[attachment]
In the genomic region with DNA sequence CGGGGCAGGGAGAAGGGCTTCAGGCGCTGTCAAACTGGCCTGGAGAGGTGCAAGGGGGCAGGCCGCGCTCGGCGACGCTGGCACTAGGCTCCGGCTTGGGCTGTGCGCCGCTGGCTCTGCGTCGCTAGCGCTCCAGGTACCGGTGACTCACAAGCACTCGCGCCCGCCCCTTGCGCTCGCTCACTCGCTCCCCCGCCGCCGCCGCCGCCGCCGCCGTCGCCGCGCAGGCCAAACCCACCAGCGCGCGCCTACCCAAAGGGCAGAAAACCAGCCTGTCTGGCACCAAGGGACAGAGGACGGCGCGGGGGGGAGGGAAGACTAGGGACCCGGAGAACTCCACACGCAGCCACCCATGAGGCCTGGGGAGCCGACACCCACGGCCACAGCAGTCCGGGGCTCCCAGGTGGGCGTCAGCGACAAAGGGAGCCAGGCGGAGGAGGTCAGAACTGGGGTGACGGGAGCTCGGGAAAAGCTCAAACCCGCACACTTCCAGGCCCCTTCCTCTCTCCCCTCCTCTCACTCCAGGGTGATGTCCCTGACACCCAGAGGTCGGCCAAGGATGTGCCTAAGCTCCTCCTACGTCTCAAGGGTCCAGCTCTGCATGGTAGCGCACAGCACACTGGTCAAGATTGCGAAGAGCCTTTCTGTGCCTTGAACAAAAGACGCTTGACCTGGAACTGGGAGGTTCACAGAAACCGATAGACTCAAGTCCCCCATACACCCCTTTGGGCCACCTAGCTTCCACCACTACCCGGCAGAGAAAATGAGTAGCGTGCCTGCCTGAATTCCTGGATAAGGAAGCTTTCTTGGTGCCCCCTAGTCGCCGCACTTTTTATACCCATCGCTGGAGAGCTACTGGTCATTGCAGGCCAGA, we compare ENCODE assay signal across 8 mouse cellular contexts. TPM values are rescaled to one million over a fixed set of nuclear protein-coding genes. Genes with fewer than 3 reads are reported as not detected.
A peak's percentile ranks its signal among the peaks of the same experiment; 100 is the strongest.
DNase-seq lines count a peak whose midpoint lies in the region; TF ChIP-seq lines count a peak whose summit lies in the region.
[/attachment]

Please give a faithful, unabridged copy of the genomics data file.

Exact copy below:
In the genomic region with DNA sequence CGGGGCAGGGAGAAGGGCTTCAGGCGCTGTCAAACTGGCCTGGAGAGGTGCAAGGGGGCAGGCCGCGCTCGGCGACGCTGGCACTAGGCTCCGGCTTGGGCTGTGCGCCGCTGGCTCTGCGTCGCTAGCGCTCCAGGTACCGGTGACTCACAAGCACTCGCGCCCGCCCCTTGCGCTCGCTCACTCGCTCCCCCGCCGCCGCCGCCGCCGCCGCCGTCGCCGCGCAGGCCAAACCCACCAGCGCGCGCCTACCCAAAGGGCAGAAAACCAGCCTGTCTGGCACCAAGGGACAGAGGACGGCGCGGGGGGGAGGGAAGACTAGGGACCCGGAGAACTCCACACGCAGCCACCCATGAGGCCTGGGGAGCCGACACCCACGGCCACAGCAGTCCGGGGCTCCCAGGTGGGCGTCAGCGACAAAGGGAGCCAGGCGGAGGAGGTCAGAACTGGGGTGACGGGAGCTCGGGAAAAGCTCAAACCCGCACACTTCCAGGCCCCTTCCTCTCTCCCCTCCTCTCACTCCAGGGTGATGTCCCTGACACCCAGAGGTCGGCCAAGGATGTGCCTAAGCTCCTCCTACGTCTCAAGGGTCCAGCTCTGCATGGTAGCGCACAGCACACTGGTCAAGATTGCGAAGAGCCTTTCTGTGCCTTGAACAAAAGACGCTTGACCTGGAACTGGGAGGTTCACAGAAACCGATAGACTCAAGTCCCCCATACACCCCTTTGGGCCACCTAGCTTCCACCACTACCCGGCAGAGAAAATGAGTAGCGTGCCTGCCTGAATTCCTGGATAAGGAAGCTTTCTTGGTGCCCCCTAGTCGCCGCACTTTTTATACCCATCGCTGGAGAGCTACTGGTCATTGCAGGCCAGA, we compare ENCODE assay signal across 8 mouse cellular contexts. TPM values are rescaled to one million over a fixed set of nuclear protein-coding genes. Genes with fewer than 3 reads are reported as not detected.
A peak's percentile ranks its signal among the peaks of the same experiment; 100 is the strongest.
DNase-seq lines count a peak whose midpoint lies in the region; TF ChIP-seq lines count a peak whose summit lies in the region.